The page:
The election’s over and the results are out—at least the partial results that is. But even with these partial results, it’s already quite apparent who won in their respective positions, especially in the local elections.
No surprises here. They are still the same faces, but in different positions. Some have just been replaced by their spouses, thus extending their power to three more years.
We can be bitter all we want. We can tell the others that we don’t like how the results turned out. We can bash our opponents.
And still there will be no surprises in the end.
If it doesn’t work, look for another way.
There’s this line from one marketing guru who said that we cannot change how people think, but we can change the circumstances they live in.
If a person believes that he has to vote for the person who gave him money or a job, you cannot change that belief. Either you accept that or kill him.
People will have their reasons in voting for a ‘bad’ candidate. But if there’s one major reason I think I see, that would be the lack of empowerment among the majority of the voters, once again, in the local scene.
The lack of empowerment makes it easy for people to vote for people not because of their qualifications but because they gave them several hundreds or thousands of pesos and/or a job. “Utang na loob” is a big deal among us and that would be almost impossible to remove from our psyche. Or the probability of being axed from your job because the powers that be don’t like you makes it also difficult to stand up for what you believe is right.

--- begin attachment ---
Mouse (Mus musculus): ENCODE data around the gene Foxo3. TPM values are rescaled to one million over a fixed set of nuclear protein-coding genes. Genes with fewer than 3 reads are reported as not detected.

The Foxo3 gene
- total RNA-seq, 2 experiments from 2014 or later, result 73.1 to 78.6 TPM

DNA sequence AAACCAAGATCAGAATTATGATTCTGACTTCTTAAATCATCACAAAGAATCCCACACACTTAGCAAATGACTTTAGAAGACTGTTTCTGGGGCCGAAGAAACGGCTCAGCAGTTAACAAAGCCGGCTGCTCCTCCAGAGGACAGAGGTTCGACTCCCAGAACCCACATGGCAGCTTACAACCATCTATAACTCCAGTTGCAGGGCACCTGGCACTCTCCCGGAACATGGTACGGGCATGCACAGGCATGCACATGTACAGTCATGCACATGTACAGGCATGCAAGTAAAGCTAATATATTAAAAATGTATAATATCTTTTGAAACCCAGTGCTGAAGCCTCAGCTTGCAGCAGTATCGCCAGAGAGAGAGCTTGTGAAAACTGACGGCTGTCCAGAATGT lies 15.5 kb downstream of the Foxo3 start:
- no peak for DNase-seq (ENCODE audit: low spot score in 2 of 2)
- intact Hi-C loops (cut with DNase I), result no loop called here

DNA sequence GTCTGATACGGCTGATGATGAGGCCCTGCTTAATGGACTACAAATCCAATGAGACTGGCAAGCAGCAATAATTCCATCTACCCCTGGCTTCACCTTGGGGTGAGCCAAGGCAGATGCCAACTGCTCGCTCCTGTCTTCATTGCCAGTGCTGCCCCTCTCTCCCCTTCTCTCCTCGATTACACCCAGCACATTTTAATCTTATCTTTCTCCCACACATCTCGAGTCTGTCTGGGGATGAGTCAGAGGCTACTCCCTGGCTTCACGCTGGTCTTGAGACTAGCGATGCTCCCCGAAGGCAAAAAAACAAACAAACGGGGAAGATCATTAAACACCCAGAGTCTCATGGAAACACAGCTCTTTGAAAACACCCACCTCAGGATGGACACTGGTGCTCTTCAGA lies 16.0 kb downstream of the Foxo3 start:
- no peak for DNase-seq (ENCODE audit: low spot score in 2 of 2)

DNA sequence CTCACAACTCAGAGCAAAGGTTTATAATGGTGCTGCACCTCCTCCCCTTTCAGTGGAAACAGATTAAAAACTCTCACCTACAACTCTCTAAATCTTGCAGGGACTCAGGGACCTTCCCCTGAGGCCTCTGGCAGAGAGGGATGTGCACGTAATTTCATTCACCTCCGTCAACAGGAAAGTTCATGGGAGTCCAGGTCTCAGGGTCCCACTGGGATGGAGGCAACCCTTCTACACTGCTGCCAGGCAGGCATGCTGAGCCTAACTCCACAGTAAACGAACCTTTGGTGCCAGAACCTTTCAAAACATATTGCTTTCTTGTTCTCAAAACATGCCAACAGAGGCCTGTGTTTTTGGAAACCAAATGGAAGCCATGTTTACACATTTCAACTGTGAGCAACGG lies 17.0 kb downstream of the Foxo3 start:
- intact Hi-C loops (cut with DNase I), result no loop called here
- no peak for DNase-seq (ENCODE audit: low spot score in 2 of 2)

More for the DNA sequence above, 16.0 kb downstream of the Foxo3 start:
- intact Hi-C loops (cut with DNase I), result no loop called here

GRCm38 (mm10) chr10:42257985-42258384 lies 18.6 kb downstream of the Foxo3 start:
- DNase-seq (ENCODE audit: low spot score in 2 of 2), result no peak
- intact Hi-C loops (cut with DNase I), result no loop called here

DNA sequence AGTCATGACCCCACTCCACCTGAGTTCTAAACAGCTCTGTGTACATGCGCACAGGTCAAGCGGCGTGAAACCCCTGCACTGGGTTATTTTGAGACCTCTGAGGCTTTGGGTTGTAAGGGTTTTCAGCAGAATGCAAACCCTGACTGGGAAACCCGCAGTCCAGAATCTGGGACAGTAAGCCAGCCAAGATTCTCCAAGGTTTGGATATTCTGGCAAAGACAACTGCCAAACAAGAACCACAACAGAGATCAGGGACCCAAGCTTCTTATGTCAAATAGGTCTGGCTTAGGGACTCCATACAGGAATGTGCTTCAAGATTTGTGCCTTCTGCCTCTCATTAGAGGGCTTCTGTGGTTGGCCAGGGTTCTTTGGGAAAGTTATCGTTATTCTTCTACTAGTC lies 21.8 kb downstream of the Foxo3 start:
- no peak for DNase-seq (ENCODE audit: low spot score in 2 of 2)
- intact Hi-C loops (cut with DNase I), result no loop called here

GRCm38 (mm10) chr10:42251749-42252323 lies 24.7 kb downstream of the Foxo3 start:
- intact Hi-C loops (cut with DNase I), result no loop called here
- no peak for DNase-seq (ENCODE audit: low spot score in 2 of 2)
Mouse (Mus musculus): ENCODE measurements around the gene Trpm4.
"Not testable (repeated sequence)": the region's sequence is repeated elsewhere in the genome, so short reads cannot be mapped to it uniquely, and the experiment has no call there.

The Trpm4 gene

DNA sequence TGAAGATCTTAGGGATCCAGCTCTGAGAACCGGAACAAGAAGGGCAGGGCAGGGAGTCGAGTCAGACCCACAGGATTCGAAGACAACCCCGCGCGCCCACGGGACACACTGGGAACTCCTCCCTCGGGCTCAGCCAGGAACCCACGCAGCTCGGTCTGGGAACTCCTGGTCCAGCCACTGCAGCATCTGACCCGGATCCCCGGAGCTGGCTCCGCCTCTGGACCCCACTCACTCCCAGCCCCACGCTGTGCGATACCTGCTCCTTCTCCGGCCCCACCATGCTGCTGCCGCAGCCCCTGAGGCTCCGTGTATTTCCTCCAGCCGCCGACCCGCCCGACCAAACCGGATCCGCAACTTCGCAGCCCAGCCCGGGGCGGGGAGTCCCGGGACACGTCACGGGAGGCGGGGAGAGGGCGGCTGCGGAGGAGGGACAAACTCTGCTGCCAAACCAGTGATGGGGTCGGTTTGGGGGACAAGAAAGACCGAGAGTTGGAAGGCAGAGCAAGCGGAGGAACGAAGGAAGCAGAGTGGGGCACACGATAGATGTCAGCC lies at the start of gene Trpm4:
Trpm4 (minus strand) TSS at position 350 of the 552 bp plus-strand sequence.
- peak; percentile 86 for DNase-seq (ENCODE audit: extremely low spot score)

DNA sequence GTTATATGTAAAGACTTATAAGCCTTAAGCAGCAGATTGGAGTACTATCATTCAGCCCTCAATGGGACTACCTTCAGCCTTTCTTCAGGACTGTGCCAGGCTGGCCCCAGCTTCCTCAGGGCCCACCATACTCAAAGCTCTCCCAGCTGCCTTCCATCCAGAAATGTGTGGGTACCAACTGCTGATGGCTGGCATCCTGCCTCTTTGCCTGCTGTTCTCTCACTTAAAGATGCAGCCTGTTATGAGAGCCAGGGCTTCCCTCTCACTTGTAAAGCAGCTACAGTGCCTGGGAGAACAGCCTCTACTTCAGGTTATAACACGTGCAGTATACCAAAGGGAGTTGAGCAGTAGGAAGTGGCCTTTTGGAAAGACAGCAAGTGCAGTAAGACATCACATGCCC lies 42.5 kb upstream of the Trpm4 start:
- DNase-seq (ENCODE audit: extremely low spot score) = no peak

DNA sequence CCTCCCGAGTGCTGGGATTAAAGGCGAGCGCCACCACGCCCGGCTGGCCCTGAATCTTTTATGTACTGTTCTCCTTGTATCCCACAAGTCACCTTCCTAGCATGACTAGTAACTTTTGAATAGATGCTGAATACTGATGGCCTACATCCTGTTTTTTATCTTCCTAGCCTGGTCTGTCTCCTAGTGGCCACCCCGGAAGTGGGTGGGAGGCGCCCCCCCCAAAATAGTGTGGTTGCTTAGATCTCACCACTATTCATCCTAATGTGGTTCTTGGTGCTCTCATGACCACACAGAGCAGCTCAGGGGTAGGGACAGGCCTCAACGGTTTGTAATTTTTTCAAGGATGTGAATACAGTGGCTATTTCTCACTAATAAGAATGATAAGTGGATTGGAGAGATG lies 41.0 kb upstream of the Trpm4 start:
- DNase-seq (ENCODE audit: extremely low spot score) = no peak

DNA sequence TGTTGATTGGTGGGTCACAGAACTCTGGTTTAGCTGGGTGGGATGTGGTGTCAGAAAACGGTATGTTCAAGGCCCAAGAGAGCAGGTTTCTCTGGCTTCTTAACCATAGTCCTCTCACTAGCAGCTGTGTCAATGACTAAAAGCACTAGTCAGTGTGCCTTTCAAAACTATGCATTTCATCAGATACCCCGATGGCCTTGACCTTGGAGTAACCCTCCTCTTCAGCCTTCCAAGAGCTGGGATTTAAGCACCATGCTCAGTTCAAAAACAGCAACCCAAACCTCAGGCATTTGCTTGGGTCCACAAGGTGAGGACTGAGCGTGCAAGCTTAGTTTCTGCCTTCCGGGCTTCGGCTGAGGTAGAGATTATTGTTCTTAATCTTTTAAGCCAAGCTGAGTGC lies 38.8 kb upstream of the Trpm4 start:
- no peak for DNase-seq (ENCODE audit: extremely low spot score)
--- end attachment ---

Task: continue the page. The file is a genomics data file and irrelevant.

But if these people are empowered, if they earn enough to have a decent meal, to have decent clothes, to send their children to school, and if they know they have the power to change their destiny, then I believe that things will change for the better.
Armed with the confidence of knowing what they can do, it will be a lot more difficult to buy their votes. It’s a simplistic way of putting it, but I’m only trying to illustrate a point here.
Change their circumstance, change their lives.
And you don’t have to be a government official to do that. You can do a lot of things to change your community through your talents alone.
On the other hand, you also can’t do anything if you all you do is complain. Present solutions instead.
The elections are over, but that’s not the end of everything. Rather, it should be the start of another phase of being vigilant. Let’s take it three years at a time. Let’s try to improve things three years at a time. Things will eventually add up.
So stop complaining. Change your community in whatever way you can. And never forget to be vigilant.